“Digital distribution makes independence possible” Stephan Franck discusses his new title Silver and Dark Planet Comics
Stephan Franck wanted to make the move from animation to digital comics, but rather wait for the big companies to come knocking he decided to start his own – Dark Planet Comics – and release his own titles the way he intended them to be. Releasing their first issue, the magnificently monochrome Silver back in March, Stephan and Dark Planet are looking to take on the big boys at their own game with this 1930s infused horror/pulp adventure – with a familliar bad guy lurking at the centre. To find out more about the world of Dark Planet Comics we got in touch with Stephan hoping to find out some secrets from the world of Silver.
SF: I love con men movies and especially the Rube Goldbergian aspect of the long con–which, without saying too much, is where Silver is headed in a huge epic way. So as I was wondering what would be the worst possible place for my con men to try and infiltrate, the world of vampires presented itself. Of course, the long con is all about “the greed”. So I had to figure out what the greed was for vampires. We know the lust is blood, but what is the greed? So there you have it–the greed is Silver. Why? You will find out in the next issues.
On a thematic level, I also felt that vampires and con men have a lot in common. They are both somewhat soulless and predatory, they live in the shadow, on the outskirts of society… I thought they were a natural match.
You’ve tied the book in with Bram Stoker and the Dracula myth, what inspired you to do that and do you worry about it being compared to books like League of Extraordinary Gentlemen with also use Stoker as a reference point?
SF: One of the reasons I absolutely adore the original Dracula story, is for the universe that it creates. I was wondering what it would be like to continue the story INSIDE the Stoker universe–exploring a world where Dracula is not a household name. The first issue extends the world forward in time, into the pulp era of the 30’s. Soon, we will also move back in time–hopefully, creating a rich consistent universe with the Stoker story at its heart.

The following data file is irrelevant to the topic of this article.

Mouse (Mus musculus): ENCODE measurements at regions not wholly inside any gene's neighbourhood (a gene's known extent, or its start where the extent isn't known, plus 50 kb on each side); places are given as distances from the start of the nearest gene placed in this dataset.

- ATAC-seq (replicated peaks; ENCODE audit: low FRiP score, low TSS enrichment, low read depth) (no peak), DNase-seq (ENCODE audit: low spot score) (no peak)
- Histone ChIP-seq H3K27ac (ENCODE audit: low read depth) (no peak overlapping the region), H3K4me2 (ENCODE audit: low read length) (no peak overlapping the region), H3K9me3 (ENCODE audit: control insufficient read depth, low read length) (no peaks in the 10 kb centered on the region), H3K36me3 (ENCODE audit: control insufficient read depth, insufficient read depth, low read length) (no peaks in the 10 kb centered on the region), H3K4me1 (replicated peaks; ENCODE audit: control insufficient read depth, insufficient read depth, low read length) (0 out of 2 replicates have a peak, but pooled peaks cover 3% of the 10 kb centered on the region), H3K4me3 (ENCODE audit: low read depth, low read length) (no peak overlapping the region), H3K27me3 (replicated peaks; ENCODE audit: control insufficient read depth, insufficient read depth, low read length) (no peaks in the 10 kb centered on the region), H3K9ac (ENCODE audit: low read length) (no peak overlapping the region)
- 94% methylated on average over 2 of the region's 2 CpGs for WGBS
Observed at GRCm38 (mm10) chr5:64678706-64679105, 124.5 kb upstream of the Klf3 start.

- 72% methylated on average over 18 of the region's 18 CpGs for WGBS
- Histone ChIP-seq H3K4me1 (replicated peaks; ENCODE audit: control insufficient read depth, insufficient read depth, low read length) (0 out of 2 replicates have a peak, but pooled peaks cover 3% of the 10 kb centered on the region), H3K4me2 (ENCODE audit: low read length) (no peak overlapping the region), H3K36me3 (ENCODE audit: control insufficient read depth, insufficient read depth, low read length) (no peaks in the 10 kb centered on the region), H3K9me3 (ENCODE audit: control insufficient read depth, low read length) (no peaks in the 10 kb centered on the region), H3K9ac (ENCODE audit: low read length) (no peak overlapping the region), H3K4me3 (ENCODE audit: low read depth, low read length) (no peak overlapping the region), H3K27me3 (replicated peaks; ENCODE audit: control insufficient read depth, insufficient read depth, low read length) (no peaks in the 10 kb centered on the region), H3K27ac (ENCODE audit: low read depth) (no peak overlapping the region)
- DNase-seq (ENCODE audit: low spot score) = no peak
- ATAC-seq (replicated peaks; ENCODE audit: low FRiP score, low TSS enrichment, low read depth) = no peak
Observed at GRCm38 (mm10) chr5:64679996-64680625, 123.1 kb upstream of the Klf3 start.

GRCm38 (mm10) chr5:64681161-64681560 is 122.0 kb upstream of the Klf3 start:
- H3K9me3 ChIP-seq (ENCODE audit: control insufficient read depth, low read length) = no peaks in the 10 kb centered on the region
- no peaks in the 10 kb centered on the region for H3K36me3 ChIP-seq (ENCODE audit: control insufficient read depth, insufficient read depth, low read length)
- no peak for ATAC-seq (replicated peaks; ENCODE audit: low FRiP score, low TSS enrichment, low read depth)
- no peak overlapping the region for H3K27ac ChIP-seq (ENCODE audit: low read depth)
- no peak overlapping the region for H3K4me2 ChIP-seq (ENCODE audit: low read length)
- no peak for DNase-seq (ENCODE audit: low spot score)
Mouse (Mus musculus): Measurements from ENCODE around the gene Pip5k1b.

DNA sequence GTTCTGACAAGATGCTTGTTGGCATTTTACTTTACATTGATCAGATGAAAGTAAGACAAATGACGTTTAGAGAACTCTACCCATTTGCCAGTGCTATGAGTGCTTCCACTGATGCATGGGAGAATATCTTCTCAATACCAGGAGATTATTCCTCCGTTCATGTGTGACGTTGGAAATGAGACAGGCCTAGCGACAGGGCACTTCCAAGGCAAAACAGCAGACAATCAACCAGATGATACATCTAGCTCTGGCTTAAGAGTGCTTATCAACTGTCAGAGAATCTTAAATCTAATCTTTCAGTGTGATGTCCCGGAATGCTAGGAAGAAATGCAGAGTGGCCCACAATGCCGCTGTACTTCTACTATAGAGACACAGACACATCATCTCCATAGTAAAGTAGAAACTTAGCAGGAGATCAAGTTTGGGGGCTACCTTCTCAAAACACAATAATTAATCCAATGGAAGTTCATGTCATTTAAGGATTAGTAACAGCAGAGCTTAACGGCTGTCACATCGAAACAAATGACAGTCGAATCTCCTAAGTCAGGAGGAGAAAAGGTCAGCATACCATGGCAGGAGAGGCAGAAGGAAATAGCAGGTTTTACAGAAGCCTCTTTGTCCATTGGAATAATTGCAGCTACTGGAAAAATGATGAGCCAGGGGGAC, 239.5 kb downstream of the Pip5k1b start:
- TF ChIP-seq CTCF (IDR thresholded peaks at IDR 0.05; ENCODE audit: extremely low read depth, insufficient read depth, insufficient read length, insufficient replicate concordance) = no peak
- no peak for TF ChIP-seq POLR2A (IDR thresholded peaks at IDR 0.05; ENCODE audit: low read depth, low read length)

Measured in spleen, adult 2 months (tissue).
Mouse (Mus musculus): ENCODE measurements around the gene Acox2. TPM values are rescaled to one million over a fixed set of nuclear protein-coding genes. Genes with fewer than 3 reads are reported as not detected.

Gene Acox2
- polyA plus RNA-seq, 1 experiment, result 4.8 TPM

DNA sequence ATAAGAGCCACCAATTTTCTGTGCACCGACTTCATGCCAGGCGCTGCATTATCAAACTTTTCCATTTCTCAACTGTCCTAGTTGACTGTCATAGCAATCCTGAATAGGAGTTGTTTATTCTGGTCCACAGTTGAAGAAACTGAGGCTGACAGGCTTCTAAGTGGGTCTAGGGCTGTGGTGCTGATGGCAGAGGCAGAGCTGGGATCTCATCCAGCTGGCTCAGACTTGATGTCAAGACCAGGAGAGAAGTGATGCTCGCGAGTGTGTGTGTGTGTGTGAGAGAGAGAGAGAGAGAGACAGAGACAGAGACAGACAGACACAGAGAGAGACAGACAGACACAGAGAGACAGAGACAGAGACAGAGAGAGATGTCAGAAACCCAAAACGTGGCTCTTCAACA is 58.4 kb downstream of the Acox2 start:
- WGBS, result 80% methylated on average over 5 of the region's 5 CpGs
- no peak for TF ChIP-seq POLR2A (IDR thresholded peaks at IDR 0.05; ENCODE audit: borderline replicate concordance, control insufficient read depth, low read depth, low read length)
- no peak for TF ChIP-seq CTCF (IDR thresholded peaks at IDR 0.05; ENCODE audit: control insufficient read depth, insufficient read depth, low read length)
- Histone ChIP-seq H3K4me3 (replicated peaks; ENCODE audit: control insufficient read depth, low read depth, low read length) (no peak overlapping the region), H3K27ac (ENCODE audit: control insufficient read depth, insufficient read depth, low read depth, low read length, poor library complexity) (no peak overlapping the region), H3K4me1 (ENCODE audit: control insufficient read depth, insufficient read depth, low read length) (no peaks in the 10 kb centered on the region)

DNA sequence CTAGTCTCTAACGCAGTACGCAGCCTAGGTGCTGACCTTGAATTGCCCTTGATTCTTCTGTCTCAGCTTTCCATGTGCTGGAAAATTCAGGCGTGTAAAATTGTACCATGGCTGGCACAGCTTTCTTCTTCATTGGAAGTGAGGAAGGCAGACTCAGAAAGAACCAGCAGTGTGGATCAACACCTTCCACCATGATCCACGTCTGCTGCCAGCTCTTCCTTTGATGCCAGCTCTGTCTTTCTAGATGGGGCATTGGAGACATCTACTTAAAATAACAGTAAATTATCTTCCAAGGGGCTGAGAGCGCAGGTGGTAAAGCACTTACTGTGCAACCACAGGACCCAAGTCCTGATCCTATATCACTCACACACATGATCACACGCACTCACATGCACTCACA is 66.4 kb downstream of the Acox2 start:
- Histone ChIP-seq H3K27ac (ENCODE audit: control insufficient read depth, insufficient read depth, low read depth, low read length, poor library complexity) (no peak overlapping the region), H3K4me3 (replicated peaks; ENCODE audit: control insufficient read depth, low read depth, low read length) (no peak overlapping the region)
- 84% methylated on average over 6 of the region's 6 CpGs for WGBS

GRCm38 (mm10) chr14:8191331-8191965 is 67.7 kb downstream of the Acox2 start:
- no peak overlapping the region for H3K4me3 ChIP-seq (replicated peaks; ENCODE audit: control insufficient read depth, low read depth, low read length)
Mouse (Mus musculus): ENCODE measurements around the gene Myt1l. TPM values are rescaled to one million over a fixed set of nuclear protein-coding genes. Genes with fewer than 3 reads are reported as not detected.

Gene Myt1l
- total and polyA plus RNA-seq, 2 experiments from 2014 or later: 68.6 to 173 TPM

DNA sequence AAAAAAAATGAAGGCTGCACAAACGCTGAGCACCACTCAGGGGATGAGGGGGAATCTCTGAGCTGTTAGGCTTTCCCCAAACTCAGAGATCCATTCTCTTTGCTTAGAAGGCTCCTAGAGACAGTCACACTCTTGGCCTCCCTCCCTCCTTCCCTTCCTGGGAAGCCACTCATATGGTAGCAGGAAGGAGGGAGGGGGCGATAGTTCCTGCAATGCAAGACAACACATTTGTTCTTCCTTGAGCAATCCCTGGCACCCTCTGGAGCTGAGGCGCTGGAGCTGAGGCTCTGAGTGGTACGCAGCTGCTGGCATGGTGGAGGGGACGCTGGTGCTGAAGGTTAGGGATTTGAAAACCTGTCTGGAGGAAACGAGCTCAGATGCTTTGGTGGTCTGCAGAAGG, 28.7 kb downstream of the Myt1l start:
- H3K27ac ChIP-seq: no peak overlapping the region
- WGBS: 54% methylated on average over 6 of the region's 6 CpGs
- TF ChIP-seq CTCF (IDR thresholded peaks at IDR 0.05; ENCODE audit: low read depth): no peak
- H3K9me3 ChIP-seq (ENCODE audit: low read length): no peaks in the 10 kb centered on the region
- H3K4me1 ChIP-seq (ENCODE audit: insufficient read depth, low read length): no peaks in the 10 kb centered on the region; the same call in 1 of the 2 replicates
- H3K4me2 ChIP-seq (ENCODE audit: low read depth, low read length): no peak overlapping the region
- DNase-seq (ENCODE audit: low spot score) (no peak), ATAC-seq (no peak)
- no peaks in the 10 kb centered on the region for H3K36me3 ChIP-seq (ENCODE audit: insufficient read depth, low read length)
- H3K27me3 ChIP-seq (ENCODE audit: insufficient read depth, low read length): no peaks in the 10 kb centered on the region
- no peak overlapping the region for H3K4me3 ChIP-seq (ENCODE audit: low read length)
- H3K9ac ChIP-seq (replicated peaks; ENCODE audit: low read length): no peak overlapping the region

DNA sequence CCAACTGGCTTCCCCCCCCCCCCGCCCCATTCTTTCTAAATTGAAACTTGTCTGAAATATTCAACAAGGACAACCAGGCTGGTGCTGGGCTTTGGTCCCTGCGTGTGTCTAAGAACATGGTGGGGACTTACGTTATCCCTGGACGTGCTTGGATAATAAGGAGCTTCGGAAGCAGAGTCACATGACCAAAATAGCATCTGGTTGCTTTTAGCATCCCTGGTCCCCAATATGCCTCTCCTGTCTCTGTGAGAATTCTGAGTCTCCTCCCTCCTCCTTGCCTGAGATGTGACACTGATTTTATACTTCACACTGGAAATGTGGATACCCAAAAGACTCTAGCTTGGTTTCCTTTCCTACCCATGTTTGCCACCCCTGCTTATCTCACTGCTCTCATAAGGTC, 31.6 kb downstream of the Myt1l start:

Regarding the second part of your question, Silver is a straight-on pulp/horror adventure story. It has a native, character-based sense of humor, but it is not any kind of post-modern social commentary. There is no distance with the subject matter. In that sense, it is probably closer to Raiders[Of The lost Ark] than it is to LXG. In Silver, the depth isn’t about social context, but about timeless human drama of the personal kind– father and sons, siblings, lovers, and how everyone struggles with issues of purpose, morals, and the elusiveness of feeling alive.
SF: I think I picked that up with movies in general. It was fun starting with a bang. What is also great about those kind of openings is that they introduce your character in action–which is a great way to dramatize character exposition. You introduce Finn by showing him try and do what he does best, and have the situation sort of get out of hands, which gives you a chance to reveal an even deeper layer.
The cinematic aspect is very important to me. Film language is how I know how to control the storytelling, and I approach the comic page the same way that I would storyboard a sequence–no bad cut, no weird jump cut, no crossing the line, controlling your horizons and eye lines, having a sense of what lense is capturing the action, etc… But most importantly, there always has to be a point of view. Whose is it, and what is the panel/shot about?
Speaking of your work in animation, how does animation differ from digital comics and what skills do you think are interchangeable? Are there any tricks you brought over to the world of comics in terms of pacing or structure?